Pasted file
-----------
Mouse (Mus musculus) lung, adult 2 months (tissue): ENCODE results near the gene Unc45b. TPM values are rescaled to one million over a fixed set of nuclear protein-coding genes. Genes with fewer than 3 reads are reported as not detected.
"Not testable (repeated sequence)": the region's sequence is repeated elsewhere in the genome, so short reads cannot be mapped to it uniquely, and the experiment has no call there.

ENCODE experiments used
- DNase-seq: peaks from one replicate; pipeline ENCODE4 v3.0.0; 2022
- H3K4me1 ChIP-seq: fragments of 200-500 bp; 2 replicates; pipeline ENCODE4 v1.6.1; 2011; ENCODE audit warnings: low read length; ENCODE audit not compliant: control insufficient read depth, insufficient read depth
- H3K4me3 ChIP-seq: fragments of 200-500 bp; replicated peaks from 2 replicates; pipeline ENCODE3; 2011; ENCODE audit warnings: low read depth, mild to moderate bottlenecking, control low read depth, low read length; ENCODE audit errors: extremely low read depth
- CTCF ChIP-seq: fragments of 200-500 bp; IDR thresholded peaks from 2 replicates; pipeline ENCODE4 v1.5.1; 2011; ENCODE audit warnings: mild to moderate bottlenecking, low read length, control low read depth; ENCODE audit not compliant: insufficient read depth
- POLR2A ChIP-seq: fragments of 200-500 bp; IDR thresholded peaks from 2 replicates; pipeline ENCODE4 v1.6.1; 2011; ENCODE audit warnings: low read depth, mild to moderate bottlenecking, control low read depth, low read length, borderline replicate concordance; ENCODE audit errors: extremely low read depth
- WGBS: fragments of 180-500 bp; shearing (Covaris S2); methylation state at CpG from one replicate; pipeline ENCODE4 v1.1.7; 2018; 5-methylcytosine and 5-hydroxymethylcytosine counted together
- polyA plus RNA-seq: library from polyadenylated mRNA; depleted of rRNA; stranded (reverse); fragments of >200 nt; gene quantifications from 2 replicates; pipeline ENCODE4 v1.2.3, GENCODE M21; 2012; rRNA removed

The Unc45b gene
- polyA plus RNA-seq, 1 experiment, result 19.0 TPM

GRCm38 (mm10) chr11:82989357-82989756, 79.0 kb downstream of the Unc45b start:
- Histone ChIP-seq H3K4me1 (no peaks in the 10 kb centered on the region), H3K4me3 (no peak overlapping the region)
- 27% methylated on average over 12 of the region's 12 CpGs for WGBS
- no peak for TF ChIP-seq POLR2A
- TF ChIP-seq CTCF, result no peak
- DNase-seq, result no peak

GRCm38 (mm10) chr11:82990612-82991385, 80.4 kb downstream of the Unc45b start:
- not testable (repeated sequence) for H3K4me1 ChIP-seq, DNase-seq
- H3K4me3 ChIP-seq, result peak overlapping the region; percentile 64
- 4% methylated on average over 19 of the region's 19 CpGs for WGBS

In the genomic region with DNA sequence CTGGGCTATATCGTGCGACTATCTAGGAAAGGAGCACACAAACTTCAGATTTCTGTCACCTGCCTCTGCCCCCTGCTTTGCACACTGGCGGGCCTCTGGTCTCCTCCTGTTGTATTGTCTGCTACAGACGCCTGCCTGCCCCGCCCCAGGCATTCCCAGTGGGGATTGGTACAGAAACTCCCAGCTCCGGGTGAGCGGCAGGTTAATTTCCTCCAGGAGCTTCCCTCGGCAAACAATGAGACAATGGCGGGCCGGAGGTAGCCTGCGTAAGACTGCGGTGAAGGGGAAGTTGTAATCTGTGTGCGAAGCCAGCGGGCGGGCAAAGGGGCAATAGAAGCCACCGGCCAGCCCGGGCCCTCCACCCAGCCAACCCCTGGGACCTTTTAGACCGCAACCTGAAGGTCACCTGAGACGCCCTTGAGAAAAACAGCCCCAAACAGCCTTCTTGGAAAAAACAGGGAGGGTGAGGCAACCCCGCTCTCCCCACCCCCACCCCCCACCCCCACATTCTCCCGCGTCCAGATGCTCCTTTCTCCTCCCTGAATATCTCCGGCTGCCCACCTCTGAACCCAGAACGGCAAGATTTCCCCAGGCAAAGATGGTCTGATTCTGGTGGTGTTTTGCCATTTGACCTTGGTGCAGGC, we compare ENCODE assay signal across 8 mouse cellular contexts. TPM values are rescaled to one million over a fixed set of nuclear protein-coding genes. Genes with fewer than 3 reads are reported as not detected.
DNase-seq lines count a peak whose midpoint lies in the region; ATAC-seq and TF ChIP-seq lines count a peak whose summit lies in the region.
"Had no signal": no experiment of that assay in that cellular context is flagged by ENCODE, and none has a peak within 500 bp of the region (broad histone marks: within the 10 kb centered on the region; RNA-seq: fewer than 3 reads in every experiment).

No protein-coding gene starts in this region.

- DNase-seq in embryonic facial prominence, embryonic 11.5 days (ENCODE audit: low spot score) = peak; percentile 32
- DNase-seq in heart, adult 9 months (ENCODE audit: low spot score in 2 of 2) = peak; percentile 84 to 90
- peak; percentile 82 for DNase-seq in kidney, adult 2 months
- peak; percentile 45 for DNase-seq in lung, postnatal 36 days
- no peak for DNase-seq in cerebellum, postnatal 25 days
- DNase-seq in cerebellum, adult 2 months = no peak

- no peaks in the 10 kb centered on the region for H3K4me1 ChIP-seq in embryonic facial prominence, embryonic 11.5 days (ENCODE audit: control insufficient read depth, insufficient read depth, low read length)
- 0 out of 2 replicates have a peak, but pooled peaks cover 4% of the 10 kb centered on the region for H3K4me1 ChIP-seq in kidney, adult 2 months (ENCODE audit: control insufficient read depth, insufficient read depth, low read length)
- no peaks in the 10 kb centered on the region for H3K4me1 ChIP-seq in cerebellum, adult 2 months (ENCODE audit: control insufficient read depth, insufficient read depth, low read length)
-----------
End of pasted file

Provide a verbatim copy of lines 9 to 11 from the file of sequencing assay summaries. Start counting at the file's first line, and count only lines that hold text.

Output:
- WGBS: fragments of 180-500 bp; shearing (Covaris S2); methylation state at CpG from one replicate; pipeline ENCODE4 v1.1.7; 2018; 5-methylcytosine and 5-hydroxymethylcytosine counted together
- polyA plus RNA-seq: library from polyadenylated mRNA; depleted of rRNA; stranded (reverse); fragments of >200 nt; gene quantifications from 2 replicates; pipeline ENCODE4 v1.2.3, GENCODE M21; 2012; rRNA removed

The Unc45b gene